function definition

code that names a function, lists its variables, and states the expression to compute when the function is used

grouped sample

a non-random subset of individuals chosen from a larger set, where the individuals belong to a specific group

the titles of each column of a table, usually shown at the top

histogram

a display of quantitative data that uses vertical bars positioned over bins (sub-intervals); each bar’s height reflects the count or percentage of data values in that bin.

identifier column

a column of unique values which identify all the individual rows (e.g. - student IDs, SSNs, etc)

interactions area

the right-most text box in the Editor, where expressions are entered to be evaluated

interquartile range

(IQR) is one possible measure of spread, based on dividing a dataset into four parts. The values that divide each part are called the first quartile (Q1), the median, and third quartile (Q3). IQR is calculated as Q3 minus Q1.

line of best fit

summarizes the relationship (if linear) between two quantitative variables

linear regression

a type of analysis that models the relationship between two quantitative variables. The result is known as a regression line, or line of best fit.

linear relationship

sequences that change at a constant rate, or points forming a straight line on a graph

maximum

the largest value in a dataset

mean

a representation of the center, or 'typical' value in a set of numbers, calculated as the sum of those numbers divided by the number of values.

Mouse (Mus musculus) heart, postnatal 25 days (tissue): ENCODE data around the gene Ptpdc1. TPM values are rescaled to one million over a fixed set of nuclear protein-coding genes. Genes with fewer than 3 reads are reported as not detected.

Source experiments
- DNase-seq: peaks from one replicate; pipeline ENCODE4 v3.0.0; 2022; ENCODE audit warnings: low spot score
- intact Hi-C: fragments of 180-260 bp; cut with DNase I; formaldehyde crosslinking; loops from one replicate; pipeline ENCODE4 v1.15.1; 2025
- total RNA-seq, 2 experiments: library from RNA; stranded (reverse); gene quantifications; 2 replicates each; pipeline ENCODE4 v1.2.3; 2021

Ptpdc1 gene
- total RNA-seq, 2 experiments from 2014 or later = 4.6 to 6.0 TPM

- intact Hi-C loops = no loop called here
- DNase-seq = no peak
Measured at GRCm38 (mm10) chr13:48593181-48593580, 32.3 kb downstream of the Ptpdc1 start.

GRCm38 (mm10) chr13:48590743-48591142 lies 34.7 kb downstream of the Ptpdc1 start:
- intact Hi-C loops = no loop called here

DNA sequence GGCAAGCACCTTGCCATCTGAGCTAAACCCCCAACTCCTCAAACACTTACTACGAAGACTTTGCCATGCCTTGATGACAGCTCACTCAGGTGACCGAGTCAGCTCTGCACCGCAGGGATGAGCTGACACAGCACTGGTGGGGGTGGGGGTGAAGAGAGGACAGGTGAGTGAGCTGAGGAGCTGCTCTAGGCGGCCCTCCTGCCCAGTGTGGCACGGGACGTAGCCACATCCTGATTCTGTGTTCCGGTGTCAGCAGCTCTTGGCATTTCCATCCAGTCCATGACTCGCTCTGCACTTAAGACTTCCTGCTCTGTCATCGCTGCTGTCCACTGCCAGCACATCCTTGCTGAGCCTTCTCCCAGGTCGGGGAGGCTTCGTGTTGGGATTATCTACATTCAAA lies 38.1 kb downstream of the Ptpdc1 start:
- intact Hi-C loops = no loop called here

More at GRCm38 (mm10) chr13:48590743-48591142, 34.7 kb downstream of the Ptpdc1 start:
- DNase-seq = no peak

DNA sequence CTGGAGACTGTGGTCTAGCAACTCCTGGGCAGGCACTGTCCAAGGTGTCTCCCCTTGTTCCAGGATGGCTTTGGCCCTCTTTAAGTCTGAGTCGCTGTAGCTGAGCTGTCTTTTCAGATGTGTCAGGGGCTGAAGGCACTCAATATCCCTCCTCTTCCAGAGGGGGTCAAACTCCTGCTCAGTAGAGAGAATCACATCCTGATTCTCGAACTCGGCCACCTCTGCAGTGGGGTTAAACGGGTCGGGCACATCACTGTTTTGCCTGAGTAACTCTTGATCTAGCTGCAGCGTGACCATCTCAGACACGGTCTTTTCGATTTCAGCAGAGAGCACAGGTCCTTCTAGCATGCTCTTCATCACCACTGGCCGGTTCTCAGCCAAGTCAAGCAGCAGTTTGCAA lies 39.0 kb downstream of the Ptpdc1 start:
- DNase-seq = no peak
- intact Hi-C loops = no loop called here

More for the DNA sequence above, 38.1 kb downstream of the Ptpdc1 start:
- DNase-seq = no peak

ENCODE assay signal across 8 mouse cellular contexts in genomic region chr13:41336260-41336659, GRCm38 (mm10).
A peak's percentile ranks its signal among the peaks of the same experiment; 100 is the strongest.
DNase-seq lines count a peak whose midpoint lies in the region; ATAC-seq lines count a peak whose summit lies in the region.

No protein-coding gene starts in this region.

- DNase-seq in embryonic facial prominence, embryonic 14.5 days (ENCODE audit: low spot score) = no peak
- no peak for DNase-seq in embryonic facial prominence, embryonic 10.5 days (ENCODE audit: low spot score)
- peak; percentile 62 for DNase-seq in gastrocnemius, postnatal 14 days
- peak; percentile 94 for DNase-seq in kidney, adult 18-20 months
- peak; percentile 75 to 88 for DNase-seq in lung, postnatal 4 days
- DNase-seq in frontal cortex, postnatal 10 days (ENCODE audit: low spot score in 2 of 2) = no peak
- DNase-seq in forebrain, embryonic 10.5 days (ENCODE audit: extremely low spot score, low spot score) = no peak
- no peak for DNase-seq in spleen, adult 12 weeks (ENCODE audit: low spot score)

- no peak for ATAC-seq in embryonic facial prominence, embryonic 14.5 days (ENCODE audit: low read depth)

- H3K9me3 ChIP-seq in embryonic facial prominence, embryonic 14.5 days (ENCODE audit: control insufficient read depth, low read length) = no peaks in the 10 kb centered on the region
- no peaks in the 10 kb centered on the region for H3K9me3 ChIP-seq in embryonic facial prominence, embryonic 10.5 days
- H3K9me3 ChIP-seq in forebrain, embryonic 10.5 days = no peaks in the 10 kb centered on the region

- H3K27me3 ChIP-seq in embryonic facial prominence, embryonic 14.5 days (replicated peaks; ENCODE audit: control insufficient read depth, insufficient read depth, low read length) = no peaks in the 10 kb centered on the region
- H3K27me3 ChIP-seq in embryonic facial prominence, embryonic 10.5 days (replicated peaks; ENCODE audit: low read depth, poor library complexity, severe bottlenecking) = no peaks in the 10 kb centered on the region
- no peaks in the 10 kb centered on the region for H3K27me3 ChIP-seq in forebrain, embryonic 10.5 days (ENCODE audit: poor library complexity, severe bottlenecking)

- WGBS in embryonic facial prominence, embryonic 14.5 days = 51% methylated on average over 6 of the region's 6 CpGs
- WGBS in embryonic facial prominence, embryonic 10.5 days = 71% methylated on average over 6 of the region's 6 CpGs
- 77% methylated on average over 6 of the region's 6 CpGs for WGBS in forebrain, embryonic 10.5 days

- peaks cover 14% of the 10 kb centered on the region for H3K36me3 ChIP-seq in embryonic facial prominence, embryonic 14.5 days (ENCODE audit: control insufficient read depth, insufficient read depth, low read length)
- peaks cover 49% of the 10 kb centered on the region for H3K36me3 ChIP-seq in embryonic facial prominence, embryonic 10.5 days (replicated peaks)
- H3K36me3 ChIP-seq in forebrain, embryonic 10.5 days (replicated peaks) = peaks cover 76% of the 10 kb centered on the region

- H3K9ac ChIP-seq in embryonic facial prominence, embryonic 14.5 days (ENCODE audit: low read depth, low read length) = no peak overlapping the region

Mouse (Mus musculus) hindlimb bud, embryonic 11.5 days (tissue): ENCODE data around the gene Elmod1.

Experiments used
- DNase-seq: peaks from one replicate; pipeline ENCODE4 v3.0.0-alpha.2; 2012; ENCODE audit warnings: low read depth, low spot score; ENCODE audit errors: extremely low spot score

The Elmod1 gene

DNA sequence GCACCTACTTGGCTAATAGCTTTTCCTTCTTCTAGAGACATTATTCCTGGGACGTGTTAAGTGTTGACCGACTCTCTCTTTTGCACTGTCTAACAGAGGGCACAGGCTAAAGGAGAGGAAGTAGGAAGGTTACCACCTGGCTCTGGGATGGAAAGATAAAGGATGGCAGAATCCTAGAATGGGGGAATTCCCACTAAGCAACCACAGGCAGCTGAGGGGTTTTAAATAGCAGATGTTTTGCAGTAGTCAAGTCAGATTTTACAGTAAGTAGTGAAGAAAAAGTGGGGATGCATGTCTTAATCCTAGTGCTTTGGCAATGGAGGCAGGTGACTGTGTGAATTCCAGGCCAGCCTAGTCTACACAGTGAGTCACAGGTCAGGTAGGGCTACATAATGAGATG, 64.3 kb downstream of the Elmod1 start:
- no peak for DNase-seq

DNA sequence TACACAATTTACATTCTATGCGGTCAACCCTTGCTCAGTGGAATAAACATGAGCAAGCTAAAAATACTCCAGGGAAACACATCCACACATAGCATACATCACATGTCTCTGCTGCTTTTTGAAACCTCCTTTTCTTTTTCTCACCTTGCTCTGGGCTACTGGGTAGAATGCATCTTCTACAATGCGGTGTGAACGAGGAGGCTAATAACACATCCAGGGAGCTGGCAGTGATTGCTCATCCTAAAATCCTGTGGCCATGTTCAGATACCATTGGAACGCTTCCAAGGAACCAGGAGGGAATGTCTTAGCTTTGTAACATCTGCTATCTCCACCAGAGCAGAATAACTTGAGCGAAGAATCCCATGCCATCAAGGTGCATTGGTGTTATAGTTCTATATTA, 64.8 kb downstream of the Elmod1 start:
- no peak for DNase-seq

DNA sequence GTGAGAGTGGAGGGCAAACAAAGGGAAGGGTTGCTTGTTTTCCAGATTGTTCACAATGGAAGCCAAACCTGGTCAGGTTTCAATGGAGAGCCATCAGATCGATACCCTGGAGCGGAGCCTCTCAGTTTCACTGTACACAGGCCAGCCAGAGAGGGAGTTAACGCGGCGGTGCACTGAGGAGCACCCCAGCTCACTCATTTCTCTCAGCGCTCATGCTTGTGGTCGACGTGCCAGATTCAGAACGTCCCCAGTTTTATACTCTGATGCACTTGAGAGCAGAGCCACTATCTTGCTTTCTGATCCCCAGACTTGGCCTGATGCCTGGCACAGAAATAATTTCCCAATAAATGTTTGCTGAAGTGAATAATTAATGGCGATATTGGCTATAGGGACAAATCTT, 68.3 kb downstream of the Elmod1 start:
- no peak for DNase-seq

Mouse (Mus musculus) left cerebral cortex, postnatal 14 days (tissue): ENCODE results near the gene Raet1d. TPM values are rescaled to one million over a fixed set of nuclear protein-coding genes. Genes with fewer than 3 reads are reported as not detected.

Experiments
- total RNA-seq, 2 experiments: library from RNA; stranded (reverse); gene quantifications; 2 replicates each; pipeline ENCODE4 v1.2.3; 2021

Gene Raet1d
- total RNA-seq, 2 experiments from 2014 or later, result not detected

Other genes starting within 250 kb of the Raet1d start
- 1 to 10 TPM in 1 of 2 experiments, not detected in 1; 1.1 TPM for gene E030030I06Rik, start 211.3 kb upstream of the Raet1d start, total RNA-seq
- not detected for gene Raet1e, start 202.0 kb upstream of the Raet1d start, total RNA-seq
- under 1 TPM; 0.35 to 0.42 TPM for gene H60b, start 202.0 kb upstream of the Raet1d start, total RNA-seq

median

the middle element of a quantitative dataset

method

a function that is only associated with an instance of a data type, which consumes inputs and produces an output based on that instance

minimum

the smallest value in a dataset

mode

the most commonly appearing categorical or quantitative value or values in a dataset

name

how we refer to a function or value defined in a language (examples: +, *, star, circle)

null hypothesis

the hypothesis that there is no significant difference between specified populations, any observed difference being due to sampling or experimental error.

operator

a symbol that manipulates two Numbers and produces a result

outlier

observations whose values are very different from the other observations in the same dataset, perhaps due to experimental error. Outliers can also be indicative of data belonging to a different population from the rest of the established samples.

percentage

a ratio showing the parts per hundred

pie chart

a display that uses areas of a circular pie’s slices to show percentages in each category

piecewise function

a function that computes different expressions based on its input

predictor function

a function which, given a value from one dataset, makes an educated guess at a related value in a different dataset

programming language

a set of rules for writing code that a computer can evaluate

purpose statement

a concise, detailed description of what a function does with its inputs

quantitative data

number values for which arithmetic makes sense

quartile